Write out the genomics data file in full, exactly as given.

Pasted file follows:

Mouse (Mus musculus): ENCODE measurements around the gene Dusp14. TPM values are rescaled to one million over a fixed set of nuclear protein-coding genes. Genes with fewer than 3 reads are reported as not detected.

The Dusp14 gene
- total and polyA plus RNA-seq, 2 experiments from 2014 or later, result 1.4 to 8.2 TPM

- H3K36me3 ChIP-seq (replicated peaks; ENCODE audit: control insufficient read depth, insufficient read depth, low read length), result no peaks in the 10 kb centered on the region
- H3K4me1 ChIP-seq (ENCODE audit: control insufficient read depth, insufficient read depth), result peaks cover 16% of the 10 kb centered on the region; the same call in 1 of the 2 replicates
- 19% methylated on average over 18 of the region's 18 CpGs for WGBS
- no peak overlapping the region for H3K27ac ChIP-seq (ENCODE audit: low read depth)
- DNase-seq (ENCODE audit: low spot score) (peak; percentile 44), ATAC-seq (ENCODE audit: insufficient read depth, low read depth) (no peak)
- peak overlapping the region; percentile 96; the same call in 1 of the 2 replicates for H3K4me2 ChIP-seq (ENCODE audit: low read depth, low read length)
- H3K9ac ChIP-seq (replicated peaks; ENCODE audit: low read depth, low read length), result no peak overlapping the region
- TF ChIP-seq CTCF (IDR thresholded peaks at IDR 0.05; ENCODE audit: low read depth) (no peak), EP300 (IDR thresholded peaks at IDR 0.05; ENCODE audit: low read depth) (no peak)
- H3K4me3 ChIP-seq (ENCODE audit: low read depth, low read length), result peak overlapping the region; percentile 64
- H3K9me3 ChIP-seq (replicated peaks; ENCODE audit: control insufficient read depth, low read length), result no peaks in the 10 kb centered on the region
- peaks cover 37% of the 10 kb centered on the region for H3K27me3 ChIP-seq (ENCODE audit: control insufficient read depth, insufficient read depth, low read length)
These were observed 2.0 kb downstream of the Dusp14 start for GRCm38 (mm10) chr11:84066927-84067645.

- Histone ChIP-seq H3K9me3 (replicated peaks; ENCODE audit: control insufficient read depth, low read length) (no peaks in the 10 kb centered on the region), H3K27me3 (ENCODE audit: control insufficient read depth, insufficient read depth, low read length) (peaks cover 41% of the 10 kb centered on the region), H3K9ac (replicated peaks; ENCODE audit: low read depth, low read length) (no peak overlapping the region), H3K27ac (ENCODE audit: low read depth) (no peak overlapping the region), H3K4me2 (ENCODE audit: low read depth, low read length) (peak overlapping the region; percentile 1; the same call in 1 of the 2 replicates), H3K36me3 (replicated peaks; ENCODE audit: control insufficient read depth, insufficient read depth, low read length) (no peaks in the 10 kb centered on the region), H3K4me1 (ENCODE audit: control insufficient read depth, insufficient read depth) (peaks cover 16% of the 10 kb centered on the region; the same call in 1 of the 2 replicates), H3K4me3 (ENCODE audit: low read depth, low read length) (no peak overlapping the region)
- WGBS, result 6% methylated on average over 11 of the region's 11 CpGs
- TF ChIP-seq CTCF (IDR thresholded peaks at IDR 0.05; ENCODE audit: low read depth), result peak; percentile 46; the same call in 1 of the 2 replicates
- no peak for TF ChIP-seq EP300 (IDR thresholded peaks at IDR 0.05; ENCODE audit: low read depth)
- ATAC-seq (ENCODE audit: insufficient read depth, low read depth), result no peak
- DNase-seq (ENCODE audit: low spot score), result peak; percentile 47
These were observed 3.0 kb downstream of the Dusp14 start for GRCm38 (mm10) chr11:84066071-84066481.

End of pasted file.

Mouse (Mus musculus): ENCODE measurements around the gene Dusp14. TPM values are rescaled to one million over a fixed set of nuclear protein-coding genes. Genes with fewer than 3 reads are reported as not detected.

The Dusp14 gene
- total and polyA plus RNA-seq, 2 experiments from 2014 or later, result 1.4 to 8.2 TPM

- H3K36me3 ChIP-seq (replicated peaks; ENCODE audit: control insufficient read depth, insufficient read depth, low read length), result no peaks in the 10 kb centered on the region
- H3K4me1 ChIP-seq (ENCODE audit: control insufficient read depth, insufficient read depth), result peaks cover 16% of the 10 kb centered on the region; the same call in 1 of the 2 replicates
- 19% methylated on average over 18 of the region's 18 CpGs for WGBS
- no peak overlapping the region for H3K27ac ChIP-seq (ENCODE audit: low read depth)
- DNase-seq (ENCODE audit: low spot score) (peak; percentile 44), ATAC-seq (ENCODE audit: insufficient read depth, low read depth) (no peak)
- peak overlapping the region; percentile 96; the same call in 1 of the 2 replicates for H3K4me2 ChIP-seq (ENCODE audit: low read depth, low read length)
- H3K9ac ChIP-seq (replicated peaks; ENCODE audit: low read depth, low read length), result no peak overlapping the region
- TF ChIP-seq CTCF (IDR thresholded peaks at IDR 0.05; ENCODE audit: low read depth) (no peak), EP300 (IDR thresholded peaks at IDR 0.05; ENCODE audit: low read depth) (no peak)
- H3K4me3 ChIP-seq (ENCODE audit: low read depth, low read length), result peak overlapping the region; percentile 64
- H3K9me3 ChIP-seq (replicated peaks; ENCODE audit: control insufficient read depth, low read length), result no peaks in the 10 kb centered on the region
- peaks cover 37% of the 10 kb centered on the region for H3K27me3 ChIP-seq (ENCODE audit: control insufficient read depth, insufficient read depth, low read length)
These were observed 2.0 kb downstream of the Dusp14 start for GRCm38 (mm10) chr11:84066927-84067645.

- Histone ChIP-seq H3K9me3 (replicated peaks; ENCODE audit: control insufficient read depth, low read length) (no peaks in the 10 kb centered on the region), H3K27me3 (ENCODE audit: control insufficient read depth, insufficient read depth, low read length) (peaks cover 41% of the 10 kb centered on the region), H3K9ac (replicated peaks; ENCODE audit: low read depth, low read length) (no peak overlapping the region), H3K27ac (ENCODE audit: low read depth) (no peak overlapping the region), H3K4me2 (ENCODE audit: low read depth, low read length) (peak overlapping the region; percentile 1; the same call in 1 of the 2 replicates), H3K36me3 (replicated peaks; ENCODE audit: control insufficient read depth, insufficient read depth, low read length) (no peaks in the 10 kb centered on the region), H3K4me1 (ENCODE audit: control insufficient read depth, insufficient read depth) (peaks cover 16% of the 10 kb centered on the region; the same call in 1 of the 2 replicates), H3K4me3 (ENCODE audit: low read depth, low read length) (no peak overlapping the region)
- WGBS, result 6% methylated on average over 11 of the region's 11 CpGs
- TF ChIP-seq CTCF (IDR thresholded peaks at IDR 0.05; ENCODE audit: low read depth), result peak; percentile 46; the same call in 1 of the 2 replicates
- no peak for TF ChIP-seq EP300 (IDR thresholded peaks at IDR 0.05; ENCODE audit: low read depth)
- ATAC-seq (ENCODE audit: insufficient read depth, low read depth), result no peak
- DNase-seq (ENCODE audit: low spot score), result peak; percentile 47
These were observed 3.0 kb downstream of the Dusp14 start for GRCm38 (mm10) chr11:84066071-84066481.